Happy New Year! Happy Birthday! Happy Advent! Merry Christmas! Happy Easter! All those make perfect sense. Each celebrates something joyful. We get gifts. We drink toasts. We decorate the house and eat candy.

I also say this to friends and strangers alike at this time of year: “Happy Lent!”

Doesn’t make sense, does it? Lent is called the penitential season of the Church. We know it as a season of fasting and penance, self-reflection and metanoia, change of heart. We make sacrifices ranging from eating no meat on Fridays and giving up certain pleasures during the month to attending Mass more frequently and receiving the Sacrament of Reconciliation.

The secular world might look at all we, as Catholics, are pursuing and wonder how on earth I can consider this a happy time. It’s because the Church doesn’t look at life with a secular perspective, but rather with a heavenly, divine perspective.

To say the least, God’s ways are not like our natural, human ways. That’s why, really, the world never can understand what we do and why we do it.

Allow me to illustrate with a few thoughts:

“When you attack the roots of sin, fix your thought more on the God you desire than on the sin you abhor.” Walter Hilton, 14th century Augustinian mystic

“God does not love you because you are good; God loves you because God is good.” Fr. Richard Rohr, Franciscan friar

“When was the last time someone confused you for Jesus?” Matthew Kelly, Catholic author and speaker

The secular world focuses on science and actions, things that can be seen and experienced. Science can be wonderful in all it can teach us about the world God created. Actions can be beautiful and life-giving, life-affirming. But they don’t tell the whole story; they can’t tell the whole story — especially the story of God, which is the story of love.

The mistake most of us make regarding the Lenten season is that we focus on our mistakes, our wrongdoings, our sins. In doing so, many times we plunge even deeper, into despair. We see our sins, and we see badness. The negative of our sinfulness overpowers the love.

So we give up chocolate but don’t change in our hearts. The result for many can be feeling further removed from God — as He really is — than went Lent began.

“How can we expect people to fall in love with a God who is going to burn them in hell forever if they mess up?” Fr. Rohr once wondered.

Here’s the thing: God isn’t interested in your sin. He is interested in you. For proof of how different God is than human beings who are saddled with original sin, remember: God forgives and forgets. Is there anything more unlike a man or woman, who might find it in their heart to forgive but likely never can forget.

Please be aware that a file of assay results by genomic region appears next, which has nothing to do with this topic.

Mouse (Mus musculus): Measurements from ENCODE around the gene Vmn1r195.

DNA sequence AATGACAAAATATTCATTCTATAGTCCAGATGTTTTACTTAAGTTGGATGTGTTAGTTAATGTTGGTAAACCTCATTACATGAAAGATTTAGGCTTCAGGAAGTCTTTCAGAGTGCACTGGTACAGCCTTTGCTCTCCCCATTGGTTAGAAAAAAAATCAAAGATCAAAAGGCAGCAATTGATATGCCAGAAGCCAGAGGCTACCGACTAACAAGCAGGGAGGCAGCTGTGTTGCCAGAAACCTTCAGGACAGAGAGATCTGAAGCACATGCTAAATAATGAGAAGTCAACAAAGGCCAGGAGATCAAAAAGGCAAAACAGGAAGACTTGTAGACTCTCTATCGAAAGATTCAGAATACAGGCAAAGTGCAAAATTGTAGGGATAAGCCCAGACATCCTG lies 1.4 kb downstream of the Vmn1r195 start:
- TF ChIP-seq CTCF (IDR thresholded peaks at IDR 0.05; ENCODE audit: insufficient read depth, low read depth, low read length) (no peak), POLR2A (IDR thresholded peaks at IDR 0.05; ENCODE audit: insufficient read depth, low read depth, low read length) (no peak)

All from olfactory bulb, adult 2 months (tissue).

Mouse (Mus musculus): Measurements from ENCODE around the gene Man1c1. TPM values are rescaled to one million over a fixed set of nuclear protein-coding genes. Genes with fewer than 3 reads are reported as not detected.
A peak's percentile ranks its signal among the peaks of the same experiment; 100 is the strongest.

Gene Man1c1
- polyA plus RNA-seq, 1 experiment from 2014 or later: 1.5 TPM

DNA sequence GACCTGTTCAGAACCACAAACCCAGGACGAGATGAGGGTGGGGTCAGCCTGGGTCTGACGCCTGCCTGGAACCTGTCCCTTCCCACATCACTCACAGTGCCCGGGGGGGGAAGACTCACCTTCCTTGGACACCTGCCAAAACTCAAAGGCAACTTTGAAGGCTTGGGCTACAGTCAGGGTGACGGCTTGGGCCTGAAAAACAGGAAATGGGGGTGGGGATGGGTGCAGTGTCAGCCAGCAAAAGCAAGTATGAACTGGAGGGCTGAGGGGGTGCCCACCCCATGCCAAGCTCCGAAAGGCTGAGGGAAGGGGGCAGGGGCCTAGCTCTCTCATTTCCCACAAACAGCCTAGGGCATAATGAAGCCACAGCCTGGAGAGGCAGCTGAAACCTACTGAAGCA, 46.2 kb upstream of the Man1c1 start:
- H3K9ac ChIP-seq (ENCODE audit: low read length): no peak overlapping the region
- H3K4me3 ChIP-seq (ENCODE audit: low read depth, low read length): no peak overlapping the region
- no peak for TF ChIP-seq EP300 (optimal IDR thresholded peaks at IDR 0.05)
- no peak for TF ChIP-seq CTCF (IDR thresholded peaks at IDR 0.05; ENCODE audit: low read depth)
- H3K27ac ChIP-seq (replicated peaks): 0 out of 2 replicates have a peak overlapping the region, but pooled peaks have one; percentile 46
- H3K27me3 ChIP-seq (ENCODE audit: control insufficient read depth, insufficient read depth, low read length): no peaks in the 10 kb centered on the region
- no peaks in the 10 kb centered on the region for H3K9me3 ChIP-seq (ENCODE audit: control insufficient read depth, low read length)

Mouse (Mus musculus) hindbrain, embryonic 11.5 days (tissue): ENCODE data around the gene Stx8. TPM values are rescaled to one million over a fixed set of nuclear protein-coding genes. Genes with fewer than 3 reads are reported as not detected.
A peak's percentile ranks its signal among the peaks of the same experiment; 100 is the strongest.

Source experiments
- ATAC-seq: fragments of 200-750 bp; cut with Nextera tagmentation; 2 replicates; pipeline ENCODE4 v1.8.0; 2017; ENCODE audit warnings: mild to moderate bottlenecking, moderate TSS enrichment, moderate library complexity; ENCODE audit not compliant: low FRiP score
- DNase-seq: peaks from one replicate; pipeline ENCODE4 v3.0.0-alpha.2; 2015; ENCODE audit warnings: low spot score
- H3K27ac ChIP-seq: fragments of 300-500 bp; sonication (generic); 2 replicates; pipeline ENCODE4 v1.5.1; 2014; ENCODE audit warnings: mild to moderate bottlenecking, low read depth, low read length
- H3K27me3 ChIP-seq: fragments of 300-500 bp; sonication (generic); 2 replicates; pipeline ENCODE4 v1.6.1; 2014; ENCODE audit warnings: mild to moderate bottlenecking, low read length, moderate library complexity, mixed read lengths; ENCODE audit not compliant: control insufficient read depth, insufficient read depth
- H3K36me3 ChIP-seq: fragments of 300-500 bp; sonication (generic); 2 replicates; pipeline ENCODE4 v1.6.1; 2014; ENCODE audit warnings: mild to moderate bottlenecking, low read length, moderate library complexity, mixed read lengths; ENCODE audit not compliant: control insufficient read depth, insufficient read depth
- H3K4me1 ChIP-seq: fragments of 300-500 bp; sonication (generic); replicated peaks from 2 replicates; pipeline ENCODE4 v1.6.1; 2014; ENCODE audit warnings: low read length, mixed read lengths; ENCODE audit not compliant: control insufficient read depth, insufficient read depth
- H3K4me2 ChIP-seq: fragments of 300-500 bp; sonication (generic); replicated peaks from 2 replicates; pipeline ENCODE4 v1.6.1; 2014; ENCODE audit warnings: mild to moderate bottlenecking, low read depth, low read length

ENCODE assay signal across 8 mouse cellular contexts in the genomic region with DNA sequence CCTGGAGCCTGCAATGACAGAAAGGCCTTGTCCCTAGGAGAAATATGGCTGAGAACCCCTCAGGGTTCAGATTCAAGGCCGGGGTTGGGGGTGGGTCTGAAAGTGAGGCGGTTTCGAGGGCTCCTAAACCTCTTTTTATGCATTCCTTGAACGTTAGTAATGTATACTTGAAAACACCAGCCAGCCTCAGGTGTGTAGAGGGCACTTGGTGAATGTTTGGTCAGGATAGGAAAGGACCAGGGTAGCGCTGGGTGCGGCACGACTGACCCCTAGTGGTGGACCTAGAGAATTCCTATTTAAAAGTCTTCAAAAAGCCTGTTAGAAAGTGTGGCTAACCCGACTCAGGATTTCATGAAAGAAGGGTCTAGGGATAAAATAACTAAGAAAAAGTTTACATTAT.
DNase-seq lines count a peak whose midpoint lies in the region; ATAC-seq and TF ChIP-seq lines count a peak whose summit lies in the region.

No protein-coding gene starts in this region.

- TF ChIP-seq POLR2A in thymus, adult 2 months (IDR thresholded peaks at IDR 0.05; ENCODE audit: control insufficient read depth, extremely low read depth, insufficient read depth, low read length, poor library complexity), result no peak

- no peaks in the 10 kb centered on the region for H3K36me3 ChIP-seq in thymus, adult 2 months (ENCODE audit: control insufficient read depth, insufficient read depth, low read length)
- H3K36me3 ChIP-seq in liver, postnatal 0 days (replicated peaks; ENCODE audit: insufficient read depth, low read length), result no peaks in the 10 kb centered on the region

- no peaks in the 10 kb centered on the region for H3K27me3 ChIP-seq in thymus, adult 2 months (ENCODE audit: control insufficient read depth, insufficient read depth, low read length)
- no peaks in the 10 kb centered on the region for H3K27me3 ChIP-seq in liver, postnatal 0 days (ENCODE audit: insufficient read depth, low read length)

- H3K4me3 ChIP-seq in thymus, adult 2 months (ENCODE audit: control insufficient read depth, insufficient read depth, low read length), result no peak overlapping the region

On its own, the secular world can’t naturally relate to that kind of unconditional, unconventional, relentless love.

The world tells us to seek revenge on our enemies, punish those who do us wrong. Jesus wants us to love our enemies and pray that God will change them. In behaving that way St. Augustine said, “you are loving in them not what they are, but what you would have them to become.”

While dying on the cross, Jesus not only forgave his enemies but prayed that they be forgiven. He embraced them with love. As Catholics, we are called to do the same.

Nope, the secular world doesn’t get that at all. Consider the way the world regards St. Teresa of Calcutta, who won a Nobel Prize for her work with the dying poor and generally was considered a saint by most people well before she died in 1997. Yet at the time of her canonization last year — and for quite a while before that — she had many loud critics, famously including atheist Christopher Hitchens as well as a group of Canadian academics.

Mother Teresa faced allegations of misuse of funds, poor medical treatments in her hospitals and evangelizing the patients in her facilities. People such as Hitchens accused her of baptizing dying men and women, proselytizing and having “dogmatic” and “fundamentalist Roman Catholic beliefs” on abortion, contraception and divorce.

Imagine that: A Roman Catholic nun trying to save souls and sticking to the teachings of the Church!
Her mission wasn’t primarily focused on eliminating poverty or saving the dying from death. I remember hearing about one of the first men she rescued from a Calcutta gutter. The man was dirty, old and ignored. St. Teresa tenderly carried him to a hospital and cradled him until his death. Before passing, the man asked why she was spending her time with him.

“Because I love you,” she told the man. “Because I see Jesus in you.”

That’s what the world didn’t understand about St. Teresa of Calcutta. That’s what the world — and many of us — don’t understand about Lent. We aren’t giving up something for only 40 days and then heading back into life as usual. It’s about changing our hearts. It’s about looking for something — for someone.

We need Jesus.

We have a choice this Lenten season: We can turn away from our sin. Or we can turn toward Jesus. What’s the difference? It’s a matter of motivation. It’s a matter of love. You see, Jesus died on the cross for you. For you.

And if he had to, he’d do it again.

So have a happy Lent. Just don’t expect the world to understand.